Error propagation question - when do we combine repeated measurements?

  • Thread starter mikeph
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  • #1
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Main Question or Discussion Point

Hi,

say I measure something ten times and get x+d1x, x+dx2, ... where dx1, dx2.. are the measurement errors.

Now, say I want to calculate something from these measurements according to:

A = B(C(x)),

Where A is what I want, and B and C are known functions.

Which is statistically the most "sound" way of calculating it?

take the average of the errors, then find B(C(avg))?
take C(x) then take the average and then find B(avg)?
take A(B(x)) of each measurement, then average the result?

Thanks
 

Answers and Replies

  • #2
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If you assume a Gaussian distribution, have small relative errors and B and C are not completely weird, you can propage the relative uncertainty through your functions with Gaussian error propagation (i. e. see how A changes if x changes a little bit, and multiply with your uncertainty).
If those assumptions are bad (or if you just have 10 measurements), you can calculate A for all measurements, and do the analysis on A only.
 
  • #3
Stephen Tashi
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Which is statistically the most "sound" way of calculating it?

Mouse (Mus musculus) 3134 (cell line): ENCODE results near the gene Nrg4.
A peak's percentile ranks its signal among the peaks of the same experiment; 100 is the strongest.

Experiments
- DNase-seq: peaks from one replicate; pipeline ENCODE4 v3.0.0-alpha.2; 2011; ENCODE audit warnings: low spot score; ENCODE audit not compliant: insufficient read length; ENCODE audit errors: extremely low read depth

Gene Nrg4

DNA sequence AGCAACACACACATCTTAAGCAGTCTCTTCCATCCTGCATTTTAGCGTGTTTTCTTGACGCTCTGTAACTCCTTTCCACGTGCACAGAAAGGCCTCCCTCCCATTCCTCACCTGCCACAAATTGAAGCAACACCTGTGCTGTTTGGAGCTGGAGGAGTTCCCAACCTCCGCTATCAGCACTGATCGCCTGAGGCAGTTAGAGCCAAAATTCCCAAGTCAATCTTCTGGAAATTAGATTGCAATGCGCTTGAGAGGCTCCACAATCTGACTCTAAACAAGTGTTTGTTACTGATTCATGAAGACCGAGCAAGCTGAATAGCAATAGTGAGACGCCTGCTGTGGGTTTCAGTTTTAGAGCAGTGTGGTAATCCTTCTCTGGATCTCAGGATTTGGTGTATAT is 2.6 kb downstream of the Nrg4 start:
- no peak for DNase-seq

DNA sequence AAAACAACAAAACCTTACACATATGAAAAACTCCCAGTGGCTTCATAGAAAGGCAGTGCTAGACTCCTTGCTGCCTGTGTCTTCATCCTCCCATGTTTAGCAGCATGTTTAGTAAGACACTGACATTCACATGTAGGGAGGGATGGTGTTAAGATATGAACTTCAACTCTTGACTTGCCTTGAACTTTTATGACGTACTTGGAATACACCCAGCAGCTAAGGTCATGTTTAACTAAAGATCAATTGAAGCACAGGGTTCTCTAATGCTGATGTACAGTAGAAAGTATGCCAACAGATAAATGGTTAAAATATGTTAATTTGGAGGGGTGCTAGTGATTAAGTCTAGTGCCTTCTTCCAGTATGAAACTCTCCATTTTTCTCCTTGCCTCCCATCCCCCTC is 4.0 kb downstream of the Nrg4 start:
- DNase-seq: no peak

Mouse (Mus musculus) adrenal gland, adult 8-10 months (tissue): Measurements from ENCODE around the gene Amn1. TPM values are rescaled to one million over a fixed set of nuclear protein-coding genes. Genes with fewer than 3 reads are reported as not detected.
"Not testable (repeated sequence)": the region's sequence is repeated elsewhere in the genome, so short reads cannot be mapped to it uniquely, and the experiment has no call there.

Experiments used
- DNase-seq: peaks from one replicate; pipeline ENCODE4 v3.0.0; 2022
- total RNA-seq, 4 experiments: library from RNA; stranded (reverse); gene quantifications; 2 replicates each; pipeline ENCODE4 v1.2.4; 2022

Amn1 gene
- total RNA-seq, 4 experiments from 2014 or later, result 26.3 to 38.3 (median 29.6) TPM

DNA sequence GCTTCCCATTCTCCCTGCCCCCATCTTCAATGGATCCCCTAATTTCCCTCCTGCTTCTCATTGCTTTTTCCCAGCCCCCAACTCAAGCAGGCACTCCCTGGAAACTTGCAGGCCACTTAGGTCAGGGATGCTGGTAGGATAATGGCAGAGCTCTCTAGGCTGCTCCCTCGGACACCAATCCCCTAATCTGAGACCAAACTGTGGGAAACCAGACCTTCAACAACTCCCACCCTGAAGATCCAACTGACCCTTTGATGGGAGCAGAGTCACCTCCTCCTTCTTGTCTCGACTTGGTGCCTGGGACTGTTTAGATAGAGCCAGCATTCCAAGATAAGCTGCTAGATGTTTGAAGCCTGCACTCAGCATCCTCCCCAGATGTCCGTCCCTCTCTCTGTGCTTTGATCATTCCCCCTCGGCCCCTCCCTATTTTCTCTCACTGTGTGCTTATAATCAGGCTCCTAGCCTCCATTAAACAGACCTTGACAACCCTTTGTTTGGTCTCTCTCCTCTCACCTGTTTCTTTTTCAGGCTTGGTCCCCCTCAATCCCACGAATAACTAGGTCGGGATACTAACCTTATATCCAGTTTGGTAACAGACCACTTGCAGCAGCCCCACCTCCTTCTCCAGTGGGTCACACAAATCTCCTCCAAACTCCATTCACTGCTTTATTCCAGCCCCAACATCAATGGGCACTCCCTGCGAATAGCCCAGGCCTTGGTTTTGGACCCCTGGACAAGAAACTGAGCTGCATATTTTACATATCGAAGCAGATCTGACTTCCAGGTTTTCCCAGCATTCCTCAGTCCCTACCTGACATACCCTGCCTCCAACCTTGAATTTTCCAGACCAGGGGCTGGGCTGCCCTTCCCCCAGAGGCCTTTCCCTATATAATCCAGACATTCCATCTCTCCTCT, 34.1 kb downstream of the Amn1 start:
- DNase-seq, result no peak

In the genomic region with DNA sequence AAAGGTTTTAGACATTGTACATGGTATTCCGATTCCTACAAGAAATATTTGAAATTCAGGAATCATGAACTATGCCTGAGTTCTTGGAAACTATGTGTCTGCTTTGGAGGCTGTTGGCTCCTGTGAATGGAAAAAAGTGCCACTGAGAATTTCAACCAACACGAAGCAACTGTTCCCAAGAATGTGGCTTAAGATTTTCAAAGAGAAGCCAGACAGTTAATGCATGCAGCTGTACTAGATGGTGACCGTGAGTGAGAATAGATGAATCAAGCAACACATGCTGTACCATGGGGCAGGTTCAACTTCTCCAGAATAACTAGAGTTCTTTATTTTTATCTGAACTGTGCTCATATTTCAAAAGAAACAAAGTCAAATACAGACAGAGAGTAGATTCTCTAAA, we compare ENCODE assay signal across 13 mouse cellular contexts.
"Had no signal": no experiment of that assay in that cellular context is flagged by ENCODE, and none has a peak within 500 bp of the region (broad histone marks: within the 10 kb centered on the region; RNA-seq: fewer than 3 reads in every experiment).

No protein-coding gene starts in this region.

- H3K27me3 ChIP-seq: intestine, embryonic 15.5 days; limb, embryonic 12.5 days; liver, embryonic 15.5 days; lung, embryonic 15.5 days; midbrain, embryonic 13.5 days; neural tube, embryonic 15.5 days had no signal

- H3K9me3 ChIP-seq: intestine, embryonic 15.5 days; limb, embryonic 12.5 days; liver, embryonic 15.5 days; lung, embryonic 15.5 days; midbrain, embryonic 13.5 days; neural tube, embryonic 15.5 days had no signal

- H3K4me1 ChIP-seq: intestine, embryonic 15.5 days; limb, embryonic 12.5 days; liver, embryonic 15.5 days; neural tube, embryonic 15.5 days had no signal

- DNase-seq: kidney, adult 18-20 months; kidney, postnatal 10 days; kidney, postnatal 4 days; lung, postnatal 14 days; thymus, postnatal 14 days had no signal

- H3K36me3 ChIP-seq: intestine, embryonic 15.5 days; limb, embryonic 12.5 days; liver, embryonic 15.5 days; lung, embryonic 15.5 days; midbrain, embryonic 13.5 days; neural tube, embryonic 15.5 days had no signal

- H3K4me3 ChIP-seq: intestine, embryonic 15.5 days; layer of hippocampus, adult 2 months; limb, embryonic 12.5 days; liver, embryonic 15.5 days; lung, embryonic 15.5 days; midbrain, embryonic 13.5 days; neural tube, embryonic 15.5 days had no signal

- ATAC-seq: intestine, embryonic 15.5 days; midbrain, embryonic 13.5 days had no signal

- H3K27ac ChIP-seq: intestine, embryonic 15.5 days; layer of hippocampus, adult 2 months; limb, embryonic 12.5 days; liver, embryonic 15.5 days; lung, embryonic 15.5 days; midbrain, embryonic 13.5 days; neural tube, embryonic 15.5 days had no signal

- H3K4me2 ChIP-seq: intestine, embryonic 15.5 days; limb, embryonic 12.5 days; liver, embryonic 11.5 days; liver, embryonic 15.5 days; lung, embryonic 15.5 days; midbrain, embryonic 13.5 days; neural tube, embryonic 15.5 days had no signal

You didn't say what "it" is. It appears you want to estimate the mean value of B(C(x)).

The mathematically exact way to compute the usual estimator of the mean of B(C(x)) is:
take B(C(x)) of each measurement, then average the result
(You meant to say "B(C(x))" instead of "A(B(x))" )

If B and C are linear functions (such as B(w) = 3w + 2 , C(y) = 6y - 4 ) then you will get the same result as above by using the other two methods:

take the average of the errors, then find B(C(avg))
take C(x) then take the average and then find B(avg)
If B and C are differentiable functions and the errors dx are small enough so that they are well approximated by the linear functions defined by their tangent lines in the vicinity of x, you will get approximately the same answer from all 3 methods. On the other hand if the curvature of B and C is "large" over distances that are typical of your measurement errors, the latter two methods should not be used.

That's the story if the goal is "Estimate the mean value of B(C(x))?" If the question is "Estimate the value of B(C(w)) evaluated at w = the mean of x?" then B(C(avg)) seems like the natural answer. So it's important that you ask a specific question. Say what you are trying to estimate.
 
  • #4
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That's a good question, I don't know exactly what I want. The data is noisy, so I'd like to get a result that's closest to the noiseless case. What's confusing me is that I thought taking the average and then doing the analysis would give the best result, but it doesn't.

B and C: both non-linear, non-analytic and I'd afraid I'm not 100% certain that they're continuous, but they are deterministic. They're non-linear regression fit parameters, but they do tend to amplify "seemingly" random errors in the data.

I suppose the trade off lies between having a value of A that is due to a single smaller-error measurement, or an average of As due to many larger-error measurements, and the fact that A is not necessarily continuous might mean the latter is a better option...
 
  • #5
Stephen Tashi
Science Advisor
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It sounds like you are doing a curve fit of some kind. If that's the case you should explain the details. Your original question seems irrelevant to doing a curve fit.
 

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